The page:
Summertime....and the living is easy...not. Not if you're a parent with kids participating in swim team, baseball, softball, basketball, swimming lessons, vacation Bible schools....and this is just the list I remember from being a mom myself. Probably not complete.
God in His heaven alone knows if hearts were changed those many weeks those many years ago. But life on earth has been richer for our family because of the great cooks who provided "treats"for the teachers and helpers during the recess breaks when the kids were playing 4 square and Red Rover outside. Many of the family favorites originated from recipes shared by the ladies of First Baptist....whether its Cream Cheese Coffeecake or Phyllis' Coffeecake, I say a thankful blessing for their talents now and back then; these baked goods have entered into family legend and, forgive me my presumption, Lord, have even provided a little foretaste of heaven for us sinners. Crafts may come and go and little children grow into teachers and leaders in their own rights, but food for the body and food for the spirit can indeed come from the same source.
In the natural progression of the season,finishing the dinner dishes and hanging wet laundry on the line sent me to the corner cabinet for a colander and empty ice cream buckets. Sure as the sun coming up, the strawberries would be ready the second week of Bible school and the first opportunity to pick them was after lunch. Warmed by the morning sun and fed by seasonal showers, the first June bearers would be plump and firm, filling the buckets quickly. By the end of the two weeks, the increasing heat would take its toll; while the last berries were exceedingly sweet, they were also soft and slightly shriveled. If June bestowed one of those two or three inch storms, or I skipped a day of picking, the toads would take their cut of the crop, just like they would later in the summer with the ripe tomatoes. Worse still was the fuzzy gray mold (botrytis) that made anyone helping in the patch drop an offending berry like it was scalding hot.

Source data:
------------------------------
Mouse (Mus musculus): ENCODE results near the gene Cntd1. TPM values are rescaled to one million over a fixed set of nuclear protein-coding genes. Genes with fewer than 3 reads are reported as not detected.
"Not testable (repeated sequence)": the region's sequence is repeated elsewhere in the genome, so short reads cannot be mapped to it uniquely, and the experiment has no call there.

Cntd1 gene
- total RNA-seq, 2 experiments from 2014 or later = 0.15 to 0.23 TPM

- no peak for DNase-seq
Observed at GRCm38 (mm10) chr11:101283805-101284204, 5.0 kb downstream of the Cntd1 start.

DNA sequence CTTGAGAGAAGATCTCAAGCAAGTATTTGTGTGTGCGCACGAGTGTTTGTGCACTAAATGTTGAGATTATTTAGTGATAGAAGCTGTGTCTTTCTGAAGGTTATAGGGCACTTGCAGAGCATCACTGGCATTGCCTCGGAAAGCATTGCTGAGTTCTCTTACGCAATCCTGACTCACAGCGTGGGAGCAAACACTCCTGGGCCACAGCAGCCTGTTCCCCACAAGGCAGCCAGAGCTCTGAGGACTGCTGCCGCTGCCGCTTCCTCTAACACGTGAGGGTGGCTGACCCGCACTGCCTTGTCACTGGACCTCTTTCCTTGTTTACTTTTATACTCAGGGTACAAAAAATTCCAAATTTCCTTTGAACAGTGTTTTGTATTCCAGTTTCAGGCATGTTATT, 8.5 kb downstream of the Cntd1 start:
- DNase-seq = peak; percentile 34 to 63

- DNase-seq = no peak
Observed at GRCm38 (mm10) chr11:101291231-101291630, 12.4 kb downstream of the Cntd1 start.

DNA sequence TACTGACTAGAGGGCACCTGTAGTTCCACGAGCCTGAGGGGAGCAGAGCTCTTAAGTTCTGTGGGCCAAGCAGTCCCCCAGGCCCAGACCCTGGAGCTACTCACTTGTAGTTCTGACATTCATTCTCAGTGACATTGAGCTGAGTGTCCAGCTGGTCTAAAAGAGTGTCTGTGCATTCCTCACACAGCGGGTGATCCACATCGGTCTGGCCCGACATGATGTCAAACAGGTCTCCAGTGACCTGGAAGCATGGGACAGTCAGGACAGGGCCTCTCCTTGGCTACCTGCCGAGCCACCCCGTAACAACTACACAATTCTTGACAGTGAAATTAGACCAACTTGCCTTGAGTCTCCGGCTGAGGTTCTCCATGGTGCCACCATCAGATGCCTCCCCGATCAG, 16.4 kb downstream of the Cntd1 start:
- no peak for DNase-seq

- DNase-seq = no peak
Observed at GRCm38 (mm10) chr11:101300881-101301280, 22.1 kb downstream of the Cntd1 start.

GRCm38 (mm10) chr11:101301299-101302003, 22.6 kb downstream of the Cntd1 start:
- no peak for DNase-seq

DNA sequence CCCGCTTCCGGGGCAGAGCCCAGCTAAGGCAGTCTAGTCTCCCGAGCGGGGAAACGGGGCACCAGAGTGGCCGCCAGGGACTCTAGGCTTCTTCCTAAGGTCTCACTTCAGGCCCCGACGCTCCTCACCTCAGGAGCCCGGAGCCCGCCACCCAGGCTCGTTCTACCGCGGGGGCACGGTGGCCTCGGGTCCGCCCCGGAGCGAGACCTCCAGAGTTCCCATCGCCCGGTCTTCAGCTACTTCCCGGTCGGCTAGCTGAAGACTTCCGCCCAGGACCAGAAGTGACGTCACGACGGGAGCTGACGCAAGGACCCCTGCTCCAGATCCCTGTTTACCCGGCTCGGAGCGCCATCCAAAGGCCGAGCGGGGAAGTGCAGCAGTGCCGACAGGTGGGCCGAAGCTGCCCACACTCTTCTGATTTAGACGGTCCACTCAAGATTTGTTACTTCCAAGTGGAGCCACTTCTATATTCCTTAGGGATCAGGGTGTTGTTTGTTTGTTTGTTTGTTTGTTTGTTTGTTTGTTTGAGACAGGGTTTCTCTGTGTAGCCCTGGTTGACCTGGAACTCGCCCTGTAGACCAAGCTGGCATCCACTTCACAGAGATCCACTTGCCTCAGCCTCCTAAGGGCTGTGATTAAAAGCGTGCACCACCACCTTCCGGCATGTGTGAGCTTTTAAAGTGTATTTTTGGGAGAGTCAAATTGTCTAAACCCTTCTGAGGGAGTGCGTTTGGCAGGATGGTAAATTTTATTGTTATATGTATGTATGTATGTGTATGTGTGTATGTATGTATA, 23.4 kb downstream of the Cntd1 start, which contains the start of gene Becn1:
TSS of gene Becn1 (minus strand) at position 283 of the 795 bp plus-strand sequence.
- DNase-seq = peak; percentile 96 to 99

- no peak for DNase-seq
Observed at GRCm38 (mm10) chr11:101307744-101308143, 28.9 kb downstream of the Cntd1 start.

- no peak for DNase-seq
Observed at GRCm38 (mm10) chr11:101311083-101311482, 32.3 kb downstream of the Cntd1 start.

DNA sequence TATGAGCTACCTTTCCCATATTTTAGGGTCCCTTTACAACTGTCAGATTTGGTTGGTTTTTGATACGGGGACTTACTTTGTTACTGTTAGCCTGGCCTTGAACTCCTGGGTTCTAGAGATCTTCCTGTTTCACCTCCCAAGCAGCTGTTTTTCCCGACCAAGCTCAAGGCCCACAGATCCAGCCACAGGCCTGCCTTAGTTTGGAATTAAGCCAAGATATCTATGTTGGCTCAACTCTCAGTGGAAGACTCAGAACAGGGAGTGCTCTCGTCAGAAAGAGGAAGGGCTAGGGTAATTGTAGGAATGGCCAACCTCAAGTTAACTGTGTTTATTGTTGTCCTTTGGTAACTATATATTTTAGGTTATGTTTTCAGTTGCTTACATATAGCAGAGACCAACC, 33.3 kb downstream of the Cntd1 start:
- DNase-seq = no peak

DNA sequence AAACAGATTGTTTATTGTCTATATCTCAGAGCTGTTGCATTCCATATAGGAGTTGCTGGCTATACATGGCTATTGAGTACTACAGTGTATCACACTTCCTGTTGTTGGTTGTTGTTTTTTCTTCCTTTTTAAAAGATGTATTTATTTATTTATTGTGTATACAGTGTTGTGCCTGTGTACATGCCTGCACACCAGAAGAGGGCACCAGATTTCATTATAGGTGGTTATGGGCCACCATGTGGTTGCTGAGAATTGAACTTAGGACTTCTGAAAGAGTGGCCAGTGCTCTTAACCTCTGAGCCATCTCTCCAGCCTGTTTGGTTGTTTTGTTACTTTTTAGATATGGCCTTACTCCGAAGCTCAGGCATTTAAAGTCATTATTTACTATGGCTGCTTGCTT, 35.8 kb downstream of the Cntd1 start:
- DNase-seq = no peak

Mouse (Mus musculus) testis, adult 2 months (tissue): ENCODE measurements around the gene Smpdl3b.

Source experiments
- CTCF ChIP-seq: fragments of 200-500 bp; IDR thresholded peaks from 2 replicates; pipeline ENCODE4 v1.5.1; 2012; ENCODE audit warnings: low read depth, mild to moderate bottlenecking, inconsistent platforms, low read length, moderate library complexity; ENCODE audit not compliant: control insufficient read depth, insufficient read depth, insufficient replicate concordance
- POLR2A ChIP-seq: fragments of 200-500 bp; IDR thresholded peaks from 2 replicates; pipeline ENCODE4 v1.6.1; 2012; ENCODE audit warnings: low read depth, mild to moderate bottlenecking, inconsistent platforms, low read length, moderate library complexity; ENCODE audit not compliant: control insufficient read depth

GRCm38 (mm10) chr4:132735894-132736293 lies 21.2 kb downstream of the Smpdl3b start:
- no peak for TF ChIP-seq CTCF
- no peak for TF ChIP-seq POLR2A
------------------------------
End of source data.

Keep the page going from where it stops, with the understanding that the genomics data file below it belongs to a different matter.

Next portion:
eware pan that was my chosen vessel for the making of jam. Any jam that didn't set was fair game for strawberry sundaes...but not until we were finished eating fresh ones under two scoops of vanilla! The privations of a spring of mere sandwiches were buried and forgotten under an abundance of strawberries and ice cream before bedtime...
It isn't easy to remember the June days before we potted mums; we've had fall crops to water during the summer since Lee was in high school raising asters for her FFA project. But before that, June meant endless days of mowing grass, weeding in the garden, trips to the library, a few ballgames and the periodic gatherings to pick, pit, can, freeze, or jell any number of the glorious juicy fruits with which June can abound.
I've always felt those pint and quilted half pint jars of fruit jams lining the counter seven by seven held a hidden measure of the country that bore them: some internal glow produced independently of the translucence of fruit and light. Whatever food experts say, a homemade jam has always been a creature removed from its store bought kissing cousin, long before such distinctions became something writ in stone.
Perhaps this feeling has its origin in the uncertainty associated with home made jam. The hurdles are myriad: frost, hail, fungus, slugs, toads, mold, heat, drought...and all these must be overcome before operator error is even an option! For many years, I'd follow the directions in Joy of Cooking and carefully hover over the pan of burbling berries, watching the candy thermometer with one eye, the timer with the other, and trying to pull the trigger on what constituted coating the knife or forming a sheet that released just two drops to the pull of gravity.